I bought this box set firstly because all the repeats are observed, including the Seventh, which suffers greatly from a lack of observance of repeats in many performances and also because I was interested to hear Beethoven's symphonies played on period instruments. It was also interesting to hear the symphonies played at a faster metronome speed and at the speed at which Beethoven originally intended them to be performed. The box set certainly didn't disappoint, although I think in buying future cycles, I'd go for a more full-blown orchestra. Every symphony was well played, although in the latter ones it sounded as though I was listening to a more baroque style than otherwise. When listening to classical music, however, you'll never get a perfect performance because each conductor handles the works played in his or her own way. I have a couple more in the pipeline and that's the CD copy of the Daniel Barenboim cycle and the Sir Simon Rattle performance.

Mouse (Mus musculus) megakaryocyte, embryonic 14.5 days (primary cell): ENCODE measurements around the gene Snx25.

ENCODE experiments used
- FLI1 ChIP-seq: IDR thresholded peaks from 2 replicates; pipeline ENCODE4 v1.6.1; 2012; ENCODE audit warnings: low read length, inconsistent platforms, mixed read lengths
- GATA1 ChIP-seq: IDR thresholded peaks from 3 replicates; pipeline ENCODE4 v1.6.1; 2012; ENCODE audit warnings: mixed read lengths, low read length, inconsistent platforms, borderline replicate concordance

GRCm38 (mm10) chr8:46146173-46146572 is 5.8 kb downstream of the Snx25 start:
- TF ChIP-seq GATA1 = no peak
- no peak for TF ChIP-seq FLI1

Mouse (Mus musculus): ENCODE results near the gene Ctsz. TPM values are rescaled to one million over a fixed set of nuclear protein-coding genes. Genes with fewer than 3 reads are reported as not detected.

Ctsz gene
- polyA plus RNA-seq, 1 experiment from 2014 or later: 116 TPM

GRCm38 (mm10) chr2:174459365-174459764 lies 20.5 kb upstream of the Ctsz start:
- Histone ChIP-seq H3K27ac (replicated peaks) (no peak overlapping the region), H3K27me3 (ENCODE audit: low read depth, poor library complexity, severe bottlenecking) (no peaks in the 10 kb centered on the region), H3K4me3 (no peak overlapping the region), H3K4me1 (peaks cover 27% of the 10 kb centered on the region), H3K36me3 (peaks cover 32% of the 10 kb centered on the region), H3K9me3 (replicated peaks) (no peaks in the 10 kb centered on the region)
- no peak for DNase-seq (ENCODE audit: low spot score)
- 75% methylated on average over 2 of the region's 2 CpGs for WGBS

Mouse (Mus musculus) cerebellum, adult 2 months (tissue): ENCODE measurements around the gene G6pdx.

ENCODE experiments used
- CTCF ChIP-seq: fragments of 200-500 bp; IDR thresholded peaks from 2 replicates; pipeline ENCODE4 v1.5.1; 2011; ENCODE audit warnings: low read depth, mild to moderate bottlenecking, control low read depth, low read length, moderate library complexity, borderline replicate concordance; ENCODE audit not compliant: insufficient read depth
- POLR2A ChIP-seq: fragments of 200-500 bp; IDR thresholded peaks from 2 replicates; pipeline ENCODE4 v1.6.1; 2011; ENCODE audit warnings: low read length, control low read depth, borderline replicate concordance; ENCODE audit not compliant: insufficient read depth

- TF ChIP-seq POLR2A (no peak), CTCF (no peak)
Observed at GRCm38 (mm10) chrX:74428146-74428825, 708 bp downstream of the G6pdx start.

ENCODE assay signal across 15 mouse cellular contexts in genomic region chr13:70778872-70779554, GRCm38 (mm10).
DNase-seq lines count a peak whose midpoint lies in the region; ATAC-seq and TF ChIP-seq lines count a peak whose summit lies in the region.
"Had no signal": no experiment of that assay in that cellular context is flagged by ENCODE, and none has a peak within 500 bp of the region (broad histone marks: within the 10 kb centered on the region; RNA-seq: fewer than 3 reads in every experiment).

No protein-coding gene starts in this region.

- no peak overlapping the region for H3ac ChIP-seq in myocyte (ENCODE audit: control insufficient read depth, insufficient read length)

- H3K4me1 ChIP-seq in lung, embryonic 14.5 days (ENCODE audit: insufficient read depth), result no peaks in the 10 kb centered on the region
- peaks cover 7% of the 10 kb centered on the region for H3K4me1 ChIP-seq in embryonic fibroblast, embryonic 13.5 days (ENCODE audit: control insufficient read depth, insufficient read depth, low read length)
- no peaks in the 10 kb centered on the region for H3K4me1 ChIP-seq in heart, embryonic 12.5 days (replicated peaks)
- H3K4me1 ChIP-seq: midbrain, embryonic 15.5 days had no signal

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on 31 December 2016
Gardiner's performance in this album is just like Formula 1; and he sees the listeners as the spectators of this race in his head. The formulation for Beethoven's music he contemplated in his mind has turned into Formula 1 in its concrete form. In my opinion Gardiner is the ultimate champion of this race, so nobody can exceeds his speed. Exceeding the limit of speed means coming in the other side of the sound which is empty itself and makes listeners dull, in lack of responsiveness and insensitive. Especially, the performance makes me upset most in the first movement of the 9th symphony. All the drama intentionally expressed by the great Composer in this movement left suffocated and remained only corpse from itself in the hands of this performance.